VIRGINIA BEACH The Virginia Beach SPCA stepped in to help a Tidewater Community College student during a crisis.

Mikaela Weiss was injured in a car accident in January. She said another driver hit her, causing her to crash into a tree. Weiss was in a coma for about a week.

While she was in the hospital, the Virginia Beach SPCA took care of Weiss's two dogs and cat. The center has a 'Hope' program, where workers watch over pets during emergency situations.
When Weiss awoke from her coma, she was worried about her pets. That's when she learned the SPCA was already taking care of them.

'I was really grateful because if they weren't taken care of, I wouldn't know what I would've done.' Weiss said she lives by herself, and she doesn't have any immediate family in the area.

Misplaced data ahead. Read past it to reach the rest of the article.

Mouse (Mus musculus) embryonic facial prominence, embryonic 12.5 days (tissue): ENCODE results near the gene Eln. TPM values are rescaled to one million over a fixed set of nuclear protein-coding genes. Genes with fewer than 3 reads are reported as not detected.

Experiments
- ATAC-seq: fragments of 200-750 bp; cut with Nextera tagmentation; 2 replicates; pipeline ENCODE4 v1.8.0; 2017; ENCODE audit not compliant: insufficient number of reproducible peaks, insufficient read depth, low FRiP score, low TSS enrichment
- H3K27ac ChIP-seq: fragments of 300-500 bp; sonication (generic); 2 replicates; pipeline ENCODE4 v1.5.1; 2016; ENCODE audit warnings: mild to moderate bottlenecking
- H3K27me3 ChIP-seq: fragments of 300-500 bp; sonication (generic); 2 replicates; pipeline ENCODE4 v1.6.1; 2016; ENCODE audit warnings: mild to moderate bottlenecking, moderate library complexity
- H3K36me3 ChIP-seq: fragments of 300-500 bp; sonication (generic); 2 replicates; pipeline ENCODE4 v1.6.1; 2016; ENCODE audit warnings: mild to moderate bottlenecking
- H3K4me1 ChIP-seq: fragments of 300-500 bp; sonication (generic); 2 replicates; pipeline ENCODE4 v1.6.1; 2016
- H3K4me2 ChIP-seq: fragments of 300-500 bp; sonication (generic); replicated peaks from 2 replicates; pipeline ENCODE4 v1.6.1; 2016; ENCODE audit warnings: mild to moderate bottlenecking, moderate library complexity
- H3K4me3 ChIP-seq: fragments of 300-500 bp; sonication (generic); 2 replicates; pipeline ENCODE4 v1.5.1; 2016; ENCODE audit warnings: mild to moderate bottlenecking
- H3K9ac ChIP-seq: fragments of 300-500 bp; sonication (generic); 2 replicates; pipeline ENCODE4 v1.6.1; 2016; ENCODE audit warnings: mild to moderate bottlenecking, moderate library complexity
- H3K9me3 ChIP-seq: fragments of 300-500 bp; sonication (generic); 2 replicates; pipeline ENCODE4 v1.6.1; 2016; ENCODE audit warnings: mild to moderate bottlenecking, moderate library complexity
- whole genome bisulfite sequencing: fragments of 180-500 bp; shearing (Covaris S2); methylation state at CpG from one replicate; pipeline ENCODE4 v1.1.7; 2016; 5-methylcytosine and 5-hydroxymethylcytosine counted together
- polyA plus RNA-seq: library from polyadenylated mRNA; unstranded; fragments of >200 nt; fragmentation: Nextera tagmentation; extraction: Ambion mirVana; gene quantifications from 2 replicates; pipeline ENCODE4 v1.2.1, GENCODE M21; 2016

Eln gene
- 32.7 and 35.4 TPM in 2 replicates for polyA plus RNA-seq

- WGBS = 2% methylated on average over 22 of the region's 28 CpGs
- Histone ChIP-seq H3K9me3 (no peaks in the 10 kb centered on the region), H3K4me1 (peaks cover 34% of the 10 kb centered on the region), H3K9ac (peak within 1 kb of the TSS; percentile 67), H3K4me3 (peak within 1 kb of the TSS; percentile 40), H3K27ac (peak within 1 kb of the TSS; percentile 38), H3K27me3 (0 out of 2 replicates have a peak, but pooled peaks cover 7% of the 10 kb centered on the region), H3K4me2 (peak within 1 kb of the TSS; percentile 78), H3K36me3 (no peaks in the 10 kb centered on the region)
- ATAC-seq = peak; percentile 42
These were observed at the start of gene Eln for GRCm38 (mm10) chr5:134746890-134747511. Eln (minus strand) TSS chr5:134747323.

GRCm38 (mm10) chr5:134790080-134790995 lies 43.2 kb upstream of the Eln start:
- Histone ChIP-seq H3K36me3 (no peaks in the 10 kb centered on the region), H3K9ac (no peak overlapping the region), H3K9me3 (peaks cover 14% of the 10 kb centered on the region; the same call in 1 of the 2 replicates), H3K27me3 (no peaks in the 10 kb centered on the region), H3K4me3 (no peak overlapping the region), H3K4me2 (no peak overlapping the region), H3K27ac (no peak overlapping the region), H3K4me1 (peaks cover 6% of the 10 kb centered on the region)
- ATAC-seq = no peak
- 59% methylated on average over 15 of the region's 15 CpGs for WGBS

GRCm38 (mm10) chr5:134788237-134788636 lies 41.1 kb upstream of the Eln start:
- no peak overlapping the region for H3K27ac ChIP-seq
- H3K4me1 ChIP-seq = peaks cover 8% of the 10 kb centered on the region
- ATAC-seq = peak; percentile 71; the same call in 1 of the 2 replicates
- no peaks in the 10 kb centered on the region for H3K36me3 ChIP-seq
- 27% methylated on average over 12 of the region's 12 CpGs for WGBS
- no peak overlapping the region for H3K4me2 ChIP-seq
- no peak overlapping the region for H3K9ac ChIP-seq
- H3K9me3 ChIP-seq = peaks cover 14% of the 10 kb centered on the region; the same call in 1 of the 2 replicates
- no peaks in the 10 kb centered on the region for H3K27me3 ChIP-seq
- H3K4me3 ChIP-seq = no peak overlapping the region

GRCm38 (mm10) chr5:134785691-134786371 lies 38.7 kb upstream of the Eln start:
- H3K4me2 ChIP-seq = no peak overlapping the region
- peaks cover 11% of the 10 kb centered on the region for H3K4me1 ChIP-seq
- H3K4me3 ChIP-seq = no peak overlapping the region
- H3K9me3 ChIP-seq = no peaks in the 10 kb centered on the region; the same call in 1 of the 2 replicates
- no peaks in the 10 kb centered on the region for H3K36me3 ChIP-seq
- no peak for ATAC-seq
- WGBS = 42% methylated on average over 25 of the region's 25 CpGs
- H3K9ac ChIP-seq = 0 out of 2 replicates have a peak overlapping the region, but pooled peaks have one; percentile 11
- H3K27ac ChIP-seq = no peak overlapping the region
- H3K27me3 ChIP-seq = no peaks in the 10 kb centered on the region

SPCA Community Outreach Director Amanda Panuline was glad to help Weiss. 'She was awake finally, and it was just such a good mood for the whole day. We were so happy.'

The SPCA's Hope program also helps people with pets who are having a hard time making ends meet.
People who meet eligibility requirements (i.e. unemployment statement, food stamp eligibility, or foreclosure notice) can receive pet food and limited veterinary services. 'We want to help people keep their companion animals during economic crises' said Sharon Adams, Executive Director, for the Virginia Beach SPCA. 'We trust that by helping people through a tough time we can offer hope to families who feel as if they are losing everything, including their furry best friends.'

Donations to the SPCA allow them to help people like Weiss.

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